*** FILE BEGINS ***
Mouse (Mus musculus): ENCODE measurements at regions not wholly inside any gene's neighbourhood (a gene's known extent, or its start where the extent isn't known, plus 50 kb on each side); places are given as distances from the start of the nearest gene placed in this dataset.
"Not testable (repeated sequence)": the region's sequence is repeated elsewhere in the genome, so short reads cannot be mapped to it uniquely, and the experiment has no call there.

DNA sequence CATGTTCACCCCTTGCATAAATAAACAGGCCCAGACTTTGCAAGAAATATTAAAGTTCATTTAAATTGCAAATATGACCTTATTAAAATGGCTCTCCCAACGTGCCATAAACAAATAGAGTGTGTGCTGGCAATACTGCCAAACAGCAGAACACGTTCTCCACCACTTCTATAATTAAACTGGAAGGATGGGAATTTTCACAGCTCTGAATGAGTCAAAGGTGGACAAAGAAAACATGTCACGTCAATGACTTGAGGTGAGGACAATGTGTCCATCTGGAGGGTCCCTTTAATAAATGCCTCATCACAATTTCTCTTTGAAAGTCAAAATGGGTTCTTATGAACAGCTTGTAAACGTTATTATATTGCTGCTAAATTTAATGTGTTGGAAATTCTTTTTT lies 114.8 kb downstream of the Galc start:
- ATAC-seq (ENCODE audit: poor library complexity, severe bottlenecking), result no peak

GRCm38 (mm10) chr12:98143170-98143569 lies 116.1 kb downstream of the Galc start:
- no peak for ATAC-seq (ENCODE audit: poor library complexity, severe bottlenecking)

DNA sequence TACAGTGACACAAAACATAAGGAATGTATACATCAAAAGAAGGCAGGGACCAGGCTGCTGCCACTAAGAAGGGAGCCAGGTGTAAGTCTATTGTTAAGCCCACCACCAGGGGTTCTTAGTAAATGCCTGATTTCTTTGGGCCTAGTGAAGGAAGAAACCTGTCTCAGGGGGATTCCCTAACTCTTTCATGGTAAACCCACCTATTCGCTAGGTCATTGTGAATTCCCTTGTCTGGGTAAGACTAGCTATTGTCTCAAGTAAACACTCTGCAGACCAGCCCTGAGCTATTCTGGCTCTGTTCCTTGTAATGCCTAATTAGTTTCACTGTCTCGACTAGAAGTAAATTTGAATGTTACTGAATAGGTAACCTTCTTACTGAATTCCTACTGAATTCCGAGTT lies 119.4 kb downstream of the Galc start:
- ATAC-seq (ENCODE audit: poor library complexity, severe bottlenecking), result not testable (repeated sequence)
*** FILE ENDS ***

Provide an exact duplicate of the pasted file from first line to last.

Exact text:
Mouse (Mus musculus): ENCODE measurements at regions not wholly inside any gene's neighbourhood (a gene's known extent, or its start where the extent isn't known, plus 50 kb on each side); places are given as distances from the start of the nearest gene placed in this dataset.
"Not testable (repeated sequence)": the region's sequence is repeated elsewhere in the genome, so short reads cannot be mapped to it uniquely, and the experiment has no call there.

DNA sequence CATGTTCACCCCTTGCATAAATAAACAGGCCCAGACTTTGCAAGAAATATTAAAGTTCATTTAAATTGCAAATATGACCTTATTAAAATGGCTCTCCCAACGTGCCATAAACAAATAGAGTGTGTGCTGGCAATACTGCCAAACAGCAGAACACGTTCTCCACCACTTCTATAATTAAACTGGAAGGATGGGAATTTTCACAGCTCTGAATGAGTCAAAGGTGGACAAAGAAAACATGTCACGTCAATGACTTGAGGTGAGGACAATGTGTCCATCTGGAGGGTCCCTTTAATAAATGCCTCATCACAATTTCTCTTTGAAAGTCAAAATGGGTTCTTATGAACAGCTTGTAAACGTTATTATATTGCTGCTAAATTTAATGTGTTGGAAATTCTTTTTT lies 114.8 kb downstream of the Galc start:
- ATAC-seq (ENCODE audit: poor library complexity, severe bottlenecking), result no peak

GRCm38 (mm10) chr12:98143170-98143569 lies 116.1 kb downstream of the Galc start:
- no peak for ATAC-seq (ENCODE audit: poor library complexity, severe bottlenecking)

DNA sequence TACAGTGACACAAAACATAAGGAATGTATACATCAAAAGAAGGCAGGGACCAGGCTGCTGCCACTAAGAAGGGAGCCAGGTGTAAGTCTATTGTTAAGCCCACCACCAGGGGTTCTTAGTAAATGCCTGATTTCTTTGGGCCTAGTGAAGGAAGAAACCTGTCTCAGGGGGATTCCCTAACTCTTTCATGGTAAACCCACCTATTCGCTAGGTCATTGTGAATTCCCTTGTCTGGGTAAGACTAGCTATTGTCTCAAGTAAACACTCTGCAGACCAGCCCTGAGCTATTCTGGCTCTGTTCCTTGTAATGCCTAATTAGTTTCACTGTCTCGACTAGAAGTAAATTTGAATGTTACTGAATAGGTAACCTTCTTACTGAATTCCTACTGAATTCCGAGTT lies 119.4 kb downstream of the Galc start:
- ATAC-seq (ENCODE audit: poor library complexity, severe bottlenecking), result not testable (repeated sequence)